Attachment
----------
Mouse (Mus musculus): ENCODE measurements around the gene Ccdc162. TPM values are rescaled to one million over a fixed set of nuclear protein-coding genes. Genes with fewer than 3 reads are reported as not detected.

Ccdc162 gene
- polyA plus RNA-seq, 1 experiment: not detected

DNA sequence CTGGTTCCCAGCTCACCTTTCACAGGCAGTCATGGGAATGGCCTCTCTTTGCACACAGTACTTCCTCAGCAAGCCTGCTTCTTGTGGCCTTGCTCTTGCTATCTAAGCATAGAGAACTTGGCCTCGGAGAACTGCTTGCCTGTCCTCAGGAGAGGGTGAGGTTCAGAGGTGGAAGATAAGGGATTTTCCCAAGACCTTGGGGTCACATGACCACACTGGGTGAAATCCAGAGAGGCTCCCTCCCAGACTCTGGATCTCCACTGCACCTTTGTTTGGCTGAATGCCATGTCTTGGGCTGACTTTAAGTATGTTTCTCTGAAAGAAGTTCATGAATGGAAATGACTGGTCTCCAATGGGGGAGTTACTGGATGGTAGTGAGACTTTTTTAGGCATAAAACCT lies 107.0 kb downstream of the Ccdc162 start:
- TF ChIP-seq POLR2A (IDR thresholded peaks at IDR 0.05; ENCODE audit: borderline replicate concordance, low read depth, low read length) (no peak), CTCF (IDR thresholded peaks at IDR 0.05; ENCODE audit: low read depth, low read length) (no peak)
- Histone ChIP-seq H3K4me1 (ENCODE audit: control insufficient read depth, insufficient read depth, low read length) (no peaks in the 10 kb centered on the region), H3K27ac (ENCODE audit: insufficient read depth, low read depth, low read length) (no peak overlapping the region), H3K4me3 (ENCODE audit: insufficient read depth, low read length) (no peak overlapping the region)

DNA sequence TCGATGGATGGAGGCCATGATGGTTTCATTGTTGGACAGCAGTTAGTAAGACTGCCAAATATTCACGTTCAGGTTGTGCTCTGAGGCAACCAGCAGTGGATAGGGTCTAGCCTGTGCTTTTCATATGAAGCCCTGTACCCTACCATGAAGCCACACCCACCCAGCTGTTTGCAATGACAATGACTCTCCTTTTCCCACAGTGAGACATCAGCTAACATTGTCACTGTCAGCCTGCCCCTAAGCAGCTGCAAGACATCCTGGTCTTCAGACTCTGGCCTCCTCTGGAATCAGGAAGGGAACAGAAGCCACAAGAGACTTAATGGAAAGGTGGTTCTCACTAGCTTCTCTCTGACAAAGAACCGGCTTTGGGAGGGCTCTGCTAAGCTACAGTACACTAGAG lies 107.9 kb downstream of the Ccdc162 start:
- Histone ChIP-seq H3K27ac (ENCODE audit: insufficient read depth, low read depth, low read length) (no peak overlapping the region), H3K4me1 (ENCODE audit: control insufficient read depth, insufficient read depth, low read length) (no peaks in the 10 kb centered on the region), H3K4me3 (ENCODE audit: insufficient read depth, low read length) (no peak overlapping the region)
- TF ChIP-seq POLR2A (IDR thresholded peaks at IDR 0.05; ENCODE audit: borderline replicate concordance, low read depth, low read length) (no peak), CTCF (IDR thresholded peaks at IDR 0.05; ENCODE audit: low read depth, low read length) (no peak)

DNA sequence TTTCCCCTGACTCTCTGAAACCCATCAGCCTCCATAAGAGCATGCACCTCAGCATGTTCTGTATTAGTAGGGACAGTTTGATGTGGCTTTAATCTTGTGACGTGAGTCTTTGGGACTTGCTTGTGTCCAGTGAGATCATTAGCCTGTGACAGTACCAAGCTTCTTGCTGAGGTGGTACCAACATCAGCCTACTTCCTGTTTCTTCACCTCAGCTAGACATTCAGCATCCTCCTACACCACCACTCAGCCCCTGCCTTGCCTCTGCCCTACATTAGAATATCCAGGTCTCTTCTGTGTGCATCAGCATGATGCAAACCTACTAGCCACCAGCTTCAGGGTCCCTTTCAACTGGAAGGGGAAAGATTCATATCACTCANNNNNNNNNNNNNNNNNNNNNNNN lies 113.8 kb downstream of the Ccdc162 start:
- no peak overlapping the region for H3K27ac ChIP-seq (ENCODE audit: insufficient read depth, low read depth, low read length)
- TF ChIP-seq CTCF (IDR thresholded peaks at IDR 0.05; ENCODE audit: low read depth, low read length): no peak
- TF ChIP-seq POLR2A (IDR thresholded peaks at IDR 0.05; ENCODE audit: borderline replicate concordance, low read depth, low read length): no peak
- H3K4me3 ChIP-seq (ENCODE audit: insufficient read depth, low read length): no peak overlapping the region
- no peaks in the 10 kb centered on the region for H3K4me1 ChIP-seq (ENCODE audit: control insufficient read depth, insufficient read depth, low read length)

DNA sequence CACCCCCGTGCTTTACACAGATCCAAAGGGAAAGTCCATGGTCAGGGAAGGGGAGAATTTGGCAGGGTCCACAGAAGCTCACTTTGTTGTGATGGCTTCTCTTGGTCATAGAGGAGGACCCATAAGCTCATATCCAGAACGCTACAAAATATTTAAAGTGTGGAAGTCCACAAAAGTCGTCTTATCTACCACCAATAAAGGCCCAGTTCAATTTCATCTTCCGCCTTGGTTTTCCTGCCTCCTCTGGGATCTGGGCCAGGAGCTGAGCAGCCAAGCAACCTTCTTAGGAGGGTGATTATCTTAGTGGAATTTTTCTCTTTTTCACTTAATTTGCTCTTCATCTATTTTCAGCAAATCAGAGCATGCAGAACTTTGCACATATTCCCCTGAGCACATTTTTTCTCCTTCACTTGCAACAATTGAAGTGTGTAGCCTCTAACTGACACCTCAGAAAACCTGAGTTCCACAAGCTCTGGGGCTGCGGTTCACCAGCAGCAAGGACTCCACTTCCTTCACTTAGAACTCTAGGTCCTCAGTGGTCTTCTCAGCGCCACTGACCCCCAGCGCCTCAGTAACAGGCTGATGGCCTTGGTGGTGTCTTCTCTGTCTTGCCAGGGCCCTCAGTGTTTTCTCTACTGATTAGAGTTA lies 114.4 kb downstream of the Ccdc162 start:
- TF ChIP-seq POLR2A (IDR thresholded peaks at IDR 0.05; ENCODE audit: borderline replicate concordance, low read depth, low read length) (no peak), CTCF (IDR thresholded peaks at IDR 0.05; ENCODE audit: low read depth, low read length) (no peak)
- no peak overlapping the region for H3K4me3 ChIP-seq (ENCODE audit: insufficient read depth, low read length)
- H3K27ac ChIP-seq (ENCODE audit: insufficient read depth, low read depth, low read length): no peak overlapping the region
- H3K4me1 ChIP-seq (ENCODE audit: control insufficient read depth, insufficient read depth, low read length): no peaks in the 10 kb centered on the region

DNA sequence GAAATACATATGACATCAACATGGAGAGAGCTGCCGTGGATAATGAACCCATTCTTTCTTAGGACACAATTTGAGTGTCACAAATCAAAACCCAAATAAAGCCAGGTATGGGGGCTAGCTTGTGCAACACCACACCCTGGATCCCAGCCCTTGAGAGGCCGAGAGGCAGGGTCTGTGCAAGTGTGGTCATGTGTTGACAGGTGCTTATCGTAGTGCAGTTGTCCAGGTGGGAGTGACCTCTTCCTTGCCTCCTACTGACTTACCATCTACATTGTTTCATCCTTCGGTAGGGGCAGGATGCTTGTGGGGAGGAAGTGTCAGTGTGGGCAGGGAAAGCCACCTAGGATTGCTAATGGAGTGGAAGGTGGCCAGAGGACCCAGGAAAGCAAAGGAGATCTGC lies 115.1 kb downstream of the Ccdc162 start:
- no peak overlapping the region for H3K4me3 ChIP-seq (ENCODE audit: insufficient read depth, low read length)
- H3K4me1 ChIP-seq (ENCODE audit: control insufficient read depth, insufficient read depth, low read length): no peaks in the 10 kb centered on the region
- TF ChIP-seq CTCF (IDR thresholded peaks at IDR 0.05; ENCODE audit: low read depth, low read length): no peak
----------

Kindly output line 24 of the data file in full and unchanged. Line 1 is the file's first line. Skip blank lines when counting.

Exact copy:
- TF ChIP-seq CTCF (IDR thresholded peaks at IDR 0.05; ENCODE audit: low read depth, low read length): no peak